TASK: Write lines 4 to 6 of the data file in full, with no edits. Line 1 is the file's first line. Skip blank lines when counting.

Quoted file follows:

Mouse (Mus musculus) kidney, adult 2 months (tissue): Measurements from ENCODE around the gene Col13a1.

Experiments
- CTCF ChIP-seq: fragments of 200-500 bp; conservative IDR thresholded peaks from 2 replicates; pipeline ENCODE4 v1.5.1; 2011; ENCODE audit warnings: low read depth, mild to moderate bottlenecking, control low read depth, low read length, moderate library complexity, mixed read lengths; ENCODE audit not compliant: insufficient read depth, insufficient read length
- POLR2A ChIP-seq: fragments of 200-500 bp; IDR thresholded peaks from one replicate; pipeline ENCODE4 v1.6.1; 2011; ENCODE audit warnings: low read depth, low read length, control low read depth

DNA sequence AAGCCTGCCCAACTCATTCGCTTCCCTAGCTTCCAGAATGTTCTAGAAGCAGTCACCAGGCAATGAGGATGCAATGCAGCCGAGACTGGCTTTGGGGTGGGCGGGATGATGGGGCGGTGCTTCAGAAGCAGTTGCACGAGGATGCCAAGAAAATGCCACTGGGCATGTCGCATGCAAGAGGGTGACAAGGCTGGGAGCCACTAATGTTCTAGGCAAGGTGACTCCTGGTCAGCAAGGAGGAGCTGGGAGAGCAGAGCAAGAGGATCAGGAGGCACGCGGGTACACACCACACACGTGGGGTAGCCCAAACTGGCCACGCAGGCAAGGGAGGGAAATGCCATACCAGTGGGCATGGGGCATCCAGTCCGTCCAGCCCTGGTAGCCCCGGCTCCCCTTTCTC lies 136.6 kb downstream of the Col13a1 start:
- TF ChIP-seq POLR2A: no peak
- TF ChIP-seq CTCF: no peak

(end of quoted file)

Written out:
- POLR2A ChIP-seq: fragments of 200-500 bp; IDR thresholded peaks from one replicate; pipeline ENCODE4 v1.6.1; 2011; ENCODE audit warnings: low read depth, low read length, control low read depth

DNA sequence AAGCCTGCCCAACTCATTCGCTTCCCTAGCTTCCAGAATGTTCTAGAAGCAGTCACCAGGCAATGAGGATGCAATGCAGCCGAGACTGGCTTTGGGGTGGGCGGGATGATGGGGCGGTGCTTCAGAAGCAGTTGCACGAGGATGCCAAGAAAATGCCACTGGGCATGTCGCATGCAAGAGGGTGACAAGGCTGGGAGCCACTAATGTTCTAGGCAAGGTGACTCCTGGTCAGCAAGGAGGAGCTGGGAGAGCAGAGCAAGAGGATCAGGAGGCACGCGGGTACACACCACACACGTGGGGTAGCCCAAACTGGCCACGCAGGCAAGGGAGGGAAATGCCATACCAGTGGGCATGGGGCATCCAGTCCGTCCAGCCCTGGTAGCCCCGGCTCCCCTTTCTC lies 136.6 kb downstream of the Col13a1 start:
- TF ChIP-seq POLR2A: no peak